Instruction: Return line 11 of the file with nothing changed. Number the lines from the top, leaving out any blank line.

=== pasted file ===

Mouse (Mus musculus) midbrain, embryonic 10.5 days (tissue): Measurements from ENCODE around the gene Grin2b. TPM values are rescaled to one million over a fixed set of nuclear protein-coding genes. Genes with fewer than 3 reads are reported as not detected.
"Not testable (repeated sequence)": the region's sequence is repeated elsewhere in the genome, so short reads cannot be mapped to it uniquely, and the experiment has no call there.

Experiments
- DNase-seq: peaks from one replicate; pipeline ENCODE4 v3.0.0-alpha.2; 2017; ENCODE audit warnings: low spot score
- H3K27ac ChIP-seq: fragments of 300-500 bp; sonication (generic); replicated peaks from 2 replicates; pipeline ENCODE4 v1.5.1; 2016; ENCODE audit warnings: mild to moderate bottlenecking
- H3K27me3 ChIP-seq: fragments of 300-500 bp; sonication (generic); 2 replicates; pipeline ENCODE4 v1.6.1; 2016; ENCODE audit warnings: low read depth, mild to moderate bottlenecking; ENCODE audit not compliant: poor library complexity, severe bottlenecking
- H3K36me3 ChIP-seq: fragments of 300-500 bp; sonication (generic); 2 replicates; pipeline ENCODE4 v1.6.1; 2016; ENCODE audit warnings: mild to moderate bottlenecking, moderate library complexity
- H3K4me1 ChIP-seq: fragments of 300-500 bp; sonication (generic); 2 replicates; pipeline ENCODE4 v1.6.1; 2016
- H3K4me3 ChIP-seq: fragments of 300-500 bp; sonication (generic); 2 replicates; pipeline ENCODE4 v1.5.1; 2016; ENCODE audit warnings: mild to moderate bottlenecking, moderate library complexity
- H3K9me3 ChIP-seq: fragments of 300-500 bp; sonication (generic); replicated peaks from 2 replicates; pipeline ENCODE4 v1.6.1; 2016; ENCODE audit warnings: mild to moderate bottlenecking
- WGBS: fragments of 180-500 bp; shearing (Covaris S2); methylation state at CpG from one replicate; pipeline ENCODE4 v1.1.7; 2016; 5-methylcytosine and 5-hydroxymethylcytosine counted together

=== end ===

- WGBS: fragments of 180-500 bp; shearing (Covaris S2); methylation state at CpG from one replicate; pipeline ENCODE4 v1.1.7; 2016; 5-methylcytosine and 5-hydroxymethylcytosine counted together